What God is doing in the life of those people we read about this week— Abraham, Sarah, Isaac, Rebekah and Jacob is beginning to grow and to shape his people.

His goal, remember, is to bless the world and restore and reunite humankind with Him.

But first, he needed someone to say yes to him. Abram did. His people begin from that one man.

What we read about in Genesis 13-27, even if we do not see it directly, is God working through human doubt, human frailty, human misunderstanding, and human dishonesty to create his people.

In the weeks ahead, we will see more names added to that list. . . a list that grows with each day.

Hallelujah!

Brothers and Sisters in Christ, God has been and is still working in the world.

He is working to bless us; to make us a new people, a new community born in love and the spirit, a new people of God, who through faith know the wonder of life in the kingdom and eternal life in the name of God.

That is might be hard to see as we read about Abraham and Sarah laughing at God’s promises; Abraham plodding up a mountain to execute Isaac; and Esau and Jacob struggling in their mother’s womb; or, maybe in our moments of doubt, meanness, selfishness or jealousy.

But God was there and is there now. God is seeking to bless you so that you will become a blessing and live eternally as one of his people.

Thanks be to God.

Amen.

Is Anything Too Wonderful for God?

This is my sermon for last week. I love preaching from Genesis because it shows God involved in the nitty-gritty of life and does not avoid dealing with the flaws and sins of its protagonists. These particular verses also speak to my two small congregations because almost all us are over 60 and well-acquainted with disappointment.

Genesis 18: 1-15; 21:1-7
“Is Anything Too Wonderful for God?”

Our faith can slip away from us at any age, but surely the challenges of aging are among the most daunting of threats.

This is especially so if we are forced to look hard at or to go through the experience of caring for someone ravaged by Alzheimer’s, some other form of dementia or by the many other physical or mental maladies that can arise.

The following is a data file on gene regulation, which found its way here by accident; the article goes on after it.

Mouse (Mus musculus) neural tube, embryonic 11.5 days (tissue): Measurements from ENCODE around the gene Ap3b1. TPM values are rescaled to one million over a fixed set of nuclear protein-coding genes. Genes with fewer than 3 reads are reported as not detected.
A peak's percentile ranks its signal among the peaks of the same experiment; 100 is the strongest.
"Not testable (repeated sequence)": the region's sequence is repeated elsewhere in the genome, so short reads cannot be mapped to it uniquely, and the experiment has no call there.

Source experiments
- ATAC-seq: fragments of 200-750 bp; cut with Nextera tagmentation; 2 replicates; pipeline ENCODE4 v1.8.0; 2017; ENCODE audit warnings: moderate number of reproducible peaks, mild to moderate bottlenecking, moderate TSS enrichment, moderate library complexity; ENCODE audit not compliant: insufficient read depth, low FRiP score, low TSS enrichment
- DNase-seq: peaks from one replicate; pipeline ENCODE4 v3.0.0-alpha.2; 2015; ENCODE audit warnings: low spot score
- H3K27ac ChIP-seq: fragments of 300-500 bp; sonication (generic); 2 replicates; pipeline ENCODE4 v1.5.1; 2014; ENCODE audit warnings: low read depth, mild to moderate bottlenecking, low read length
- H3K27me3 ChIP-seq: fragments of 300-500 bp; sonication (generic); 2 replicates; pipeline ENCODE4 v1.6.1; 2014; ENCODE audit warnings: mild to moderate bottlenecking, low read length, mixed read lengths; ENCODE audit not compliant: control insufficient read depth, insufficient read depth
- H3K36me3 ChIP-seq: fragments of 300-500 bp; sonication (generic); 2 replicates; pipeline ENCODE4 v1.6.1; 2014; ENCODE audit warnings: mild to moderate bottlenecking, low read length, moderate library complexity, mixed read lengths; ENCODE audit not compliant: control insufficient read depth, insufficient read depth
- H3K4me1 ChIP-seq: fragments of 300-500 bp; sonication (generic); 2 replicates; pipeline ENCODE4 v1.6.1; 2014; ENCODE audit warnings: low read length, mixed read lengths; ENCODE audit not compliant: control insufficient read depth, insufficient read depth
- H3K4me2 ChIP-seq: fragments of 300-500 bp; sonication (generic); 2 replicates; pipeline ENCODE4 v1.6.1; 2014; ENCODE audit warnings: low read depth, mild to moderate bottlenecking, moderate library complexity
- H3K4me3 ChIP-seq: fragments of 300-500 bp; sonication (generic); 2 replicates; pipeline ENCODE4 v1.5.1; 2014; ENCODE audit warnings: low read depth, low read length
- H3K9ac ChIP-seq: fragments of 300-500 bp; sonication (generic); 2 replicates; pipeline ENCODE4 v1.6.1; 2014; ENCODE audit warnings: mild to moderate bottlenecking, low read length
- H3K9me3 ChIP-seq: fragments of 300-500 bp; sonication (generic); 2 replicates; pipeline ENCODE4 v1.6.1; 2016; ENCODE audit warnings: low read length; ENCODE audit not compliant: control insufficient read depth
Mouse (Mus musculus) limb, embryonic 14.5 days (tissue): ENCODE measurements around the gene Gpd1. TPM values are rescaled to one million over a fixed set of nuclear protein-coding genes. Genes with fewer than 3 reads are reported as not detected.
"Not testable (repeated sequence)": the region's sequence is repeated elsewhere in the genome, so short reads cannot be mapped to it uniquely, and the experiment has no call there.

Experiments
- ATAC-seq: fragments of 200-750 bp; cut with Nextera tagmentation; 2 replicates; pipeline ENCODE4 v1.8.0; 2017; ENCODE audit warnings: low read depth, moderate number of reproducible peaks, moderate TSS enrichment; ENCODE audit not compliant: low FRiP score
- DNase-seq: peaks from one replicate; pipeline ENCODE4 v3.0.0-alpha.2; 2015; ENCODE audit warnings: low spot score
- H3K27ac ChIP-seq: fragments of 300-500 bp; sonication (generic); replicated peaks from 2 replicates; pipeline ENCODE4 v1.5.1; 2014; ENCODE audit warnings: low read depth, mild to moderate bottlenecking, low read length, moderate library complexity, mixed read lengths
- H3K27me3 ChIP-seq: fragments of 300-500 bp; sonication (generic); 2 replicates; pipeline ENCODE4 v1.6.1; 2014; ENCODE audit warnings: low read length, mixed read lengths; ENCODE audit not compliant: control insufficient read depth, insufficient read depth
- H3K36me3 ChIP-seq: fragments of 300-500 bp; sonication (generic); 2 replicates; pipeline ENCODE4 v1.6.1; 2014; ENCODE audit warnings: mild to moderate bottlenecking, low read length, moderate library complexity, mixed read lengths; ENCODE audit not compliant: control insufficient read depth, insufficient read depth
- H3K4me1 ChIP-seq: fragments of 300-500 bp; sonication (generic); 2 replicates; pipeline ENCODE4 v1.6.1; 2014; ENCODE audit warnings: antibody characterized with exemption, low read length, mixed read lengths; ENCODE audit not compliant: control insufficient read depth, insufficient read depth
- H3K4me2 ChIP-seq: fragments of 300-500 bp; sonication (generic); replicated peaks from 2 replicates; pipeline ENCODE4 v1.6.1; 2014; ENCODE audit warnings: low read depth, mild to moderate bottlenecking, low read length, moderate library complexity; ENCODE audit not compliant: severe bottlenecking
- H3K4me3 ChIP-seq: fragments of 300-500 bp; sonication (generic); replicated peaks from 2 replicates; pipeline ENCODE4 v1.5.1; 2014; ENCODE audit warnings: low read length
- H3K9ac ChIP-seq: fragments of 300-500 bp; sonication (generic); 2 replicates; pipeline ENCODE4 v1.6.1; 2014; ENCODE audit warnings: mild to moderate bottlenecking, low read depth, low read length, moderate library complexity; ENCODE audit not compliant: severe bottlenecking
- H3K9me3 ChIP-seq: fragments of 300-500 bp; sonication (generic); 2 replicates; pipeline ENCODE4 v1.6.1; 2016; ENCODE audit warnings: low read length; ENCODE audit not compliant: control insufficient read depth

At those times, caregivers, loved ones and, of course, those afflicted by the illness, can almost feel their spirits weaken and, at times, their faith ebb.

Before we look at these verses about the two old codgers Abraham and Sarah, we might first consider the life of one of the most unique seniors I have seen.

hawkinsmain

Julia Hawkins, 101 year old sprinter

This week, the Washington Post told the story of Julia Hawkins, who lives down in Baton Rouge, La.

It begins by explaining that Ms. Hawkins is a specialist in running sprints and is in training for competition in the 50 meter dash.

And then it informs us that Ms. Hawkins is 101 years old, and that she just started running last year.

She runs the 50 meters in just over 19 seconds, which oddly enough is about the time it takes me to get from my recliner to the refrigerator.

But, friends, the story of Ms. Hawkins is one that tells us to never lose hope at any age over anything.

Unfortunately, most of us do.

Let’s pray.

Startle us, O God, with your truth and power and grant us the gift of your life-giving presence. As we hear your word read and proclaimed, we pray that you touch our hearts with your grace; strengthen our spirits with your love; and, deepen our faith with your word. We pray these things in the name of our Lord and Savior, Jesus Christ. Amen.

Abraham was 100 years old and Sarah nearly that old when the Lord visited them that day.

God was bringing them a message: they would be blessed with the birth of a child.

I’m 64 and Maurie’s 57.

She might be happy if God gave us that news, but I would tell him, “Lord, no. Please no. Why are you punishing me? What have I done?”

But when Abraham and Sarah were at the age they should be moving into a nursing home and not buying a crib, God told them to get ready for a child.

Surprisingly, at least to me, they wanted a child.

We need to put God’s promise that day in perspective to appreciate what Abraham and Sarah felt at the birth announcement.

You see, God had promised a child to Abraham and Sarah well before that day.